Even though the stomach acid problem was brought on relatively quickly, bringing the body and all its integrated systems back into balance doesn’t happen overnight. All that excess acid (and my – sigh – smoking) has irritated my lower esophageal sphincter, bringing on dysphagia. That’s where either something is stuck in your gullet or it feels like something is stuck. I know there’s no blockage because I’m not having any difficulty swallowing food. But it’s really uncomfortable; that irritation has to be calmed while the probiotics do their thing.

So, another trip to the store for some slippery elm powder for its demulcent (soothing) effects. It’s tough to find just a jar of powder locally but I got some in capsules that I can open. One a day into a glass of water. I don’t want to just swallow the capsule & let it get digested – I want that powder sliding past & hitting the irritation. I’ll do this until I feel the irritation is completely gone – probably another couple of days.

Six days into the probiotics and three into the slippery elm and I’m finally feeling something closer to normal. At least I’m able to sleep through the night again. And so are the cats! They definitely were upset that they had to get out of their cozy places to supervise my pacing around a dark house in the middle of the night.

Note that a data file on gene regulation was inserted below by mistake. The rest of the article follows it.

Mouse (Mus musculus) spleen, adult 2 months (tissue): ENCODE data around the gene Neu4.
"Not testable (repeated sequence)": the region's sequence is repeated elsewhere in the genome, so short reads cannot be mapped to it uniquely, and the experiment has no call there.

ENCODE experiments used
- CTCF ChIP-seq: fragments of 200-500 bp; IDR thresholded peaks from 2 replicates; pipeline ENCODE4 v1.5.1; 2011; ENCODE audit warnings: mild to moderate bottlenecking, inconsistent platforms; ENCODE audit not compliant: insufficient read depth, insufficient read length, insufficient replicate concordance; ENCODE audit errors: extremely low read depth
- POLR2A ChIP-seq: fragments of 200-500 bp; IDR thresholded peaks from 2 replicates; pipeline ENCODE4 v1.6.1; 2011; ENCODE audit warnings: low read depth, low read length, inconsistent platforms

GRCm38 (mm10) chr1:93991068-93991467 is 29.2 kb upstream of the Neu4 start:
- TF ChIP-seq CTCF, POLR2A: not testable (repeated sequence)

So, if you have to be on an antibiotic for something, be aware that it will not only kill the unwanted bacteria but also the good bacteria normally found in your body.

 

On Cronehood

The Sunday Stew is looking for a crone to contribute to their weekly blog. (If you’re interested, contact Kallan or Jennifer through that site.) Not that I think I have anything interesting to say on a weekly basis but the call got me to thinking…

 

witchonabroom

Google’s definition of crone is, “an old woman who is thin and ugly”. Merriam-Webster? “A withered old woman.” Dictionary.com? “A withered, witchlike old woman.”  Ummm… Definition #2 on Wiktionary.com: “An archetypal figure, a Wise Woman.” Not unflattering, but…

PaganWiccan.about.com discusses crone as the third stage of the triune goddess of Maiden/Mother/Crone. They say the Crone is, ” […] the final stage. She is the hag and the wise woman, the darkness of night, and eventually death. She is the waning moon, the chill of winter, the dying of the earth.”

When I was growing up, crone was (and to a certain extent still is) a derogatory term. I can remember Mom referring to her mother-in-law as “an old crone”. (They didn’t get along.) Sometime later, I understood a crone to be a woman who had passed menopause. Stepdad’s mother qualified in that regard…